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Effects of frequency, temperature, compression, and air pressure on the dielectric properties of a multilayer stack of dry kraft paper

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1 Author(s)
Morgan, V.T. ; CSIRO Telecommun. & Ind. Phys., Lindfield, NSW, Australia

Kraft paper is used extensively in the electricity supply industry for the insulation of HV apparatus, such as transformers, capacitors and cables. Because of the fibrous nature of the paper, many layers are stacked or rolled to obtain the required electric strength. The insulation is thus a combination of cellulose and an impregnating fluid, which may be a liquid, a gas or vacuum. The dielectric properties of such a system depend on the dryness, temperature, frequency and the degree of mechanical compression. Although the effects of moisture, temperature and frequency on the dielectric properties of kraft paper have been studied, very little work has been done on the effect of compressive stress, particularly long-term effects. Results are presented of measurements, in the frequency range 50 Hz to 20 kHz, of the effects of compressive stress and temperature on the real and imaginary parts of the complex relative permittivity of a multilayer stack of dry kraft paper under vacuum. The variations of the dc resistance with compressive stress and temperature also are reported. Results are given of the variation of the dielectric properties of a stack of paper following a step change in either the temperature or the air pressure. The long-term variations are attributed to the slow diffusion of ions through the stack, particularly those held at the interfaces between layers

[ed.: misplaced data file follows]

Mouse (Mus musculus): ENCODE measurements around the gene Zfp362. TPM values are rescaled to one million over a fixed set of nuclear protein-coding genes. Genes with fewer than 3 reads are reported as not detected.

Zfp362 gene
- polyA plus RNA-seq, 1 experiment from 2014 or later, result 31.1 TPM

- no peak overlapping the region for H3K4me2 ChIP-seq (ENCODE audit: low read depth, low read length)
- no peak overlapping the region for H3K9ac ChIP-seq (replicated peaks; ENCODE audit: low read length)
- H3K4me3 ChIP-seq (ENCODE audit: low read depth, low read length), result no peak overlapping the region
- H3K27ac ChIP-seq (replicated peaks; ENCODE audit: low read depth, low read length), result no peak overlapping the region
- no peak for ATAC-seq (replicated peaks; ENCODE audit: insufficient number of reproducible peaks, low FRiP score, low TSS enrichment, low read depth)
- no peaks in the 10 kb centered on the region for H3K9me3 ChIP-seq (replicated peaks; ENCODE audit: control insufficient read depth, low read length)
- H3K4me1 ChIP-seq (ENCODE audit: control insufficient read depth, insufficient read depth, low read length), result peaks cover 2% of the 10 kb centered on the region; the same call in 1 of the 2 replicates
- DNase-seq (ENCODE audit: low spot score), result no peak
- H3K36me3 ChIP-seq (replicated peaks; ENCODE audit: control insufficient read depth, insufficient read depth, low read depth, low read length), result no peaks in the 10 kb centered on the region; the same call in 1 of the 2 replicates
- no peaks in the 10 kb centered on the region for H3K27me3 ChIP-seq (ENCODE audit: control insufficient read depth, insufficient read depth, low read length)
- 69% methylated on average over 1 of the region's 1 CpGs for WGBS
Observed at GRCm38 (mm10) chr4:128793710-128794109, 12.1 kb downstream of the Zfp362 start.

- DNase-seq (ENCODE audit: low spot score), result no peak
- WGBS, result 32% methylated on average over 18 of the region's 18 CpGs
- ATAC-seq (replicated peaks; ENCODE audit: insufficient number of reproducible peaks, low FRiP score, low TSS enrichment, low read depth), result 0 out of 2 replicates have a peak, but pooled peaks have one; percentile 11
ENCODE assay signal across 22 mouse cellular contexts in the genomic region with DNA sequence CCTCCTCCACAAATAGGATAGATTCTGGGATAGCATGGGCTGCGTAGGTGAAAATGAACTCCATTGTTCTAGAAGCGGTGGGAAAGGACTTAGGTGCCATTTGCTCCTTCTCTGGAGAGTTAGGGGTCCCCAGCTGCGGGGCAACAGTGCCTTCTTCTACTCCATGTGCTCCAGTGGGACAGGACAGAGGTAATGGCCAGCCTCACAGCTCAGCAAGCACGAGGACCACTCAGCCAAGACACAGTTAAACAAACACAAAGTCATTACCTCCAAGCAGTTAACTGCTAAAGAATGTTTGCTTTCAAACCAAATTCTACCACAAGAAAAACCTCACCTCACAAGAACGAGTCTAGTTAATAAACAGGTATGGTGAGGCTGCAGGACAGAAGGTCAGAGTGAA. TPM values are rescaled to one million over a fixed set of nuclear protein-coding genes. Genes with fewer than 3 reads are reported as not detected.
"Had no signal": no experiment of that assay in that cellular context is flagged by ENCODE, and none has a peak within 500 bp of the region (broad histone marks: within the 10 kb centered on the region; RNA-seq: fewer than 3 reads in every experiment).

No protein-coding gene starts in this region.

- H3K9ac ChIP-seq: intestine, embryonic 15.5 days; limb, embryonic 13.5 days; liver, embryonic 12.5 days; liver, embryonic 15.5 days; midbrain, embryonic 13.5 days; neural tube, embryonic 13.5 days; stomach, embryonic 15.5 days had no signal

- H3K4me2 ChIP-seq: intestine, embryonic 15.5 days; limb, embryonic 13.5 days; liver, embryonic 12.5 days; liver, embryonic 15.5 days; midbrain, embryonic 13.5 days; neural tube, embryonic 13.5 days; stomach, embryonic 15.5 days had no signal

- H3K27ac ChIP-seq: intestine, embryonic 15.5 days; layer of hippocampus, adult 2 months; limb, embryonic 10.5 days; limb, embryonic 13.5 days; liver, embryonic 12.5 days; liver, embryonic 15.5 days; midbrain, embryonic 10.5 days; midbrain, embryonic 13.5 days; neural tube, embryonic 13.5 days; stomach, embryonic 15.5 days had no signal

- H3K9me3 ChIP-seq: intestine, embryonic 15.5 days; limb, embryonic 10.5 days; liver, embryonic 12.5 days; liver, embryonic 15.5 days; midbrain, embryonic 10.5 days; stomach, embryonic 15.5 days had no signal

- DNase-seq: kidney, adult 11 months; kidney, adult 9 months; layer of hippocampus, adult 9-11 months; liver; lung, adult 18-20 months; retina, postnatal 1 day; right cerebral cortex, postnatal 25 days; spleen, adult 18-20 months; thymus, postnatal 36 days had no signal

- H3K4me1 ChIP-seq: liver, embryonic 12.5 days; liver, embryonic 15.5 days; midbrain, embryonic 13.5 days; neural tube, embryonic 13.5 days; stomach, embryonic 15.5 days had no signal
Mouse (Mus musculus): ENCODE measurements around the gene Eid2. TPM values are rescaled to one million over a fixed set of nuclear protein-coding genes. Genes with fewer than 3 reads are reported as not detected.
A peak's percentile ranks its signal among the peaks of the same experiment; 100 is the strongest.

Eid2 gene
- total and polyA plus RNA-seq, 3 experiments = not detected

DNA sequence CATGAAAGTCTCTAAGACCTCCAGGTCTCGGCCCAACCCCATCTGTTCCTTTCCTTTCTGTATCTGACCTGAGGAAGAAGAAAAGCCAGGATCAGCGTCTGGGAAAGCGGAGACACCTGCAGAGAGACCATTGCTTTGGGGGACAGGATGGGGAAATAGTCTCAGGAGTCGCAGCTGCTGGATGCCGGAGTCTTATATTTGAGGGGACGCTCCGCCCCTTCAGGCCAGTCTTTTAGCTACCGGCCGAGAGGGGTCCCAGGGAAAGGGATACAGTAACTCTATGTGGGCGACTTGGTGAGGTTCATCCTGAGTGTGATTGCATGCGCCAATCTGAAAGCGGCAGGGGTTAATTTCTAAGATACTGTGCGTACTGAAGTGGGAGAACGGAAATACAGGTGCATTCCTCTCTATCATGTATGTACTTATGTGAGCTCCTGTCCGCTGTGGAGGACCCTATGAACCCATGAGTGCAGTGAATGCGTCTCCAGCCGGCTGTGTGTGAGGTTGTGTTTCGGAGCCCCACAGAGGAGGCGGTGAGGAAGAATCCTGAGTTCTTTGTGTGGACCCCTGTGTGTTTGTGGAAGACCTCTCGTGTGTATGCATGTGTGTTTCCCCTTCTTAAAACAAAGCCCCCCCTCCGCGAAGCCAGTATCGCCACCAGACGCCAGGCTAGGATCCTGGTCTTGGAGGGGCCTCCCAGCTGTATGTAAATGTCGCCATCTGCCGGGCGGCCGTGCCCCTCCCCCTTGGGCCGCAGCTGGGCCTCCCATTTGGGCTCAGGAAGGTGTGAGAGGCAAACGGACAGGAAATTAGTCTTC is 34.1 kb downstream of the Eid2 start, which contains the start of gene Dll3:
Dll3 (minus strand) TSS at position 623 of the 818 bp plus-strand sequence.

Published in:

Dielectrics and Electrical Insulation, IEEE Transactions on  (Volume:5 ,  Issue: 1 )